Metrolab Brussels' scientific program is structured by three main axes of research - urban inclusion, urban ecology, urban production - which correspond roughly to the social, environmental and economic dimensions of sustainable urban development. The third topic tackled by researchers is therefore urban production, in 2019-2020.
Urban Production: produce (within) the city
If the city is a produced space, which is embodied in the morphology of the built environment, it is also a productive space in which so-called productive activities take place. For at least two centuries, the latter have been assimilated to manufacturing industry, i.e. to the companies that transform materials into finished products. This equivalence is no longer structurally verified today. On the one hand, material processing activities are carried out outside industry, for example in the construction sector, energy production, urban services (water production and distribution, waste collection and treatment, etc.) or in certain services (car repair, repair of used equipment, food wholesalers, etc.). On the other hand, industrial companies increasingly rely on service activities, sometimes related to their own operations (cleaning, accounting, etc.) and sometimes to the products they manufacture or process (promotion, installation, maintenance). The definition of productive activities is therefore extremely vague, which can have repercussions on public action: the productive activities promoted or banned in the urban space will depend on the perimeter used to define them.
While European and North American cities were the scene of a rapid development of productive activities in the nineteenth century and the first half of the twentieth century, they have since been undergoing strong deindustrialisation. Due to a combination of several factors (lower density and profitability than other urban functions, inability to bear high land charges, low attractiveness for an increasingly skilled urban workforce, negative impact of urban congestion, induced nuisances, etc.), industrial companies are struggling to maintain themselves outside the monofunctional areas reserved for them.
In terms of access to land, access to public funding or the images associated with them, productive activities have thus become weak functions, subject to strong competition from the strong functions that have become housing - for the middle and upper classes - and services, especially those likely to capture external economic potential.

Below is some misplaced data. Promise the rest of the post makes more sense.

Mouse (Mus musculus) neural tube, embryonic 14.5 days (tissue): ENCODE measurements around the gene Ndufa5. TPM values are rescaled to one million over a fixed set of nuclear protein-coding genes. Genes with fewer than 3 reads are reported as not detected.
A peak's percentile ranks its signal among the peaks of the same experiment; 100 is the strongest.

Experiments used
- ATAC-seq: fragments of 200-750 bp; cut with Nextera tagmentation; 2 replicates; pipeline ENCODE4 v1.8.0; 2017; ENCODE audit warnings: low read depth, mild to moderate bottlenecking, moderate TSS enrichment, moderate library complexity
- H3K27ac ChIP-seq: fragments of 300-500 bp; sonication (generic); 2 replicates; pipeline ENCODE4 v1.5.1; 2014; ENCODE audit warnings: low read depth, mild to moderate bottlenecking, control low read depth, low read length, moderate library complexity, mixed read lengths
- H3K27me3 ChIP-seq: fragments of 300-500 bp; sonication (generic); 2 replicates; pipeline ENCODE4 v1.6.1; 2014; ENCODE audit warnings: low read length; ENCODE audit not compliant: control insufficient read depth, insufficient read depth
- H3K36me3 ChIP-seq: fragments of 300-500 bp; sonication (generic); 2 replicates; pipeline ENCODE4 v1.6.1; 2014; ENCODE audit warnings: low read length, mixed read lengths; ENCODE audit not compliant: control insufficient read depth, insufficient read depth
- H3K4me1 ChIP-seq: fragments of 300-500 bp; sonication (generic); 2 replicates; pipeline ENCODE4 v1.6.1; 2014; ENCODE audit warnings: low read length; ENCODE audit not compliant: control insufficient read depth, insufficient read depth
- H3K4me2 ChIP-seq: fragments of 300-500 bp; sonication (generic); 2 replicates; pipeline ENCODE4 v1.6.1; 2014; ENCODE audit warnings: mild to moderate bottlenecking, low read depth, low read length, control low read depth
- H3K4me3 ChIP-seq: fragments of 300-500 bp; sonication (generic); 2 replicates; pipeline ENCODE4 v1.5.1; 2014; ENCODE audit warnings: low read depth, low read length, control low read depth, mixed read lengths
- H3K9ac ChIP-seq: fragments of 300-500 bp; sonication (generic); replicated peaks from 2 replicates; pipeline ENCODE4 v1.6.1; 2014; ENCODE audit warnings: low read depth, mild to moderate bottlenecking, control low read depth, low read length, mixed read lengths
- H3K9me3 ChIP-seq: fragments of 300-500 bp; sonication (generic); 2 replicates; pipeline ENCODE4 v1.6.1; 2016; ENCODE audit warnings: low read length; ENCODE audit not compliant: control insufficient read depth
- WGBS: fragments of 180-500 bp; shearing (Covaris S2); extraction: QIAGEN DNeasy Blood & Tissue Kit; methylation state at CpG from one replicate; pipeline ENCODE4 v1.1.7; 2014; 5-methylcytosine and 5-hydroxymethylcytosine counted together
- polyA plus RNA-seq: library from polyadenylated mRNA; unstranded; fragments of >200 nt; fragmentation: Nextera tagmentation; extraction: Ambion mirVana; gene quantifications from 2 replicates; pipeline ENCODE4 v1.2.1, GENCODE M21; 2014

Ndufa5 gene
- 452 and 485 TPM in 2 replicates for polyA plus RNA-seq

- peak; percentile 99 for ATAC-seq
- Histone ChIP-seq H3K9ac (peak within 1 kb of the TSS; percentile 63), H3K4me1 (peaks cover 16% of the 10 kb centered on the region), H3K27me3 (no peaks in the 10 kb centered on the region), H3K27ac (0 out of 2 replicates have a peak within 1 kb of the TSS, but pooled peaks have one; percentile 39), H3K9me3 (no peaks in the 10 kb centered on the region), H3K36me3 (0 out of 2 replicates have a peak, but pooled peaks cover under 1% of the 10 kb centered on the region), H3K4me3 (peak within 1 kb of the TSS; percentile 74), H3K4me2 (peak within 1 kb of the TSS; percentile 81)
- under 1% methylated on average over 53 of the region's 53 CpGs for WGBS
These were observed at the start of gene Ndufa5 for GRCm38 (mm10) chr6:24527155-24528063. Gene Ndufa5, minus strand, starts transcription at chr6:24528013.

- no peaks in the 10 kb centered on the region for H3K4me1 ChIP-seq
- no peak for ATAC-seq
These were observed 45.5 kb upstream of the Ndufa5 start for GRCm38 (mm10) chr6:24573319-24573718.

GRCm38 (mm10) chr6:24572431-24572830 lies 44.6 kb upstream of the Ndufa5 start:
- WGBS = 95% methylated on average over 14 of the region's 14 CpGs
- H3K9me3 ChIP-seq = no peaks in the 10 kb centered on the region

In response to this development, regional, national and supranational public authorities have been working for the past ten years to encourage the establishment of new productive activities in the urban fabric. To this end, they are promoting emerging production methods based on the increasing integration of digital technologies (Industry 4.0, for example through 3D printers), on the exploitation of material deposits linked to urban waste (circular economy) or on the symbolic valorisation of products from the “urban terroir” (craft industry). Similarly, they encourage the spin-off of coworking areas and the multiplication of small production units run by individual entrepreneurs (the “makers”), in particular through the design of business incubators.
At the same time, the public authorities seem neither willing nor able to stem the haemorrhage of formerly established productive activities, such as the production of building materials or the agri-food industry, despite the sometimes significant contribution of the latter to the satisfaction of the basic needs of the population, the working population and other companies established in the city (see “foundational economy”). In addition to the strong tensions that exist between productive functions and other urban functions, there are also tensions between productive activities themselves, more specifically between those that seem to embody industrial innovation and those that are said to bear witness to a bygone past
These reflexions issued from the Urban Production conference and served as a basis for the Urban Production MasterClass which took place in January-February 2020. Geoffrey Grulois, Pauline Varloteaux, Louise Carlier and Marco Ranzato were involved in the organisation of both events and will contribute to the Urban Production publication, which will be issued at the begining of 2020.
LoUiSe researchers involved in Metrolab also regularly organise seminars on this topic and actively take part to individual and collective research on urban production.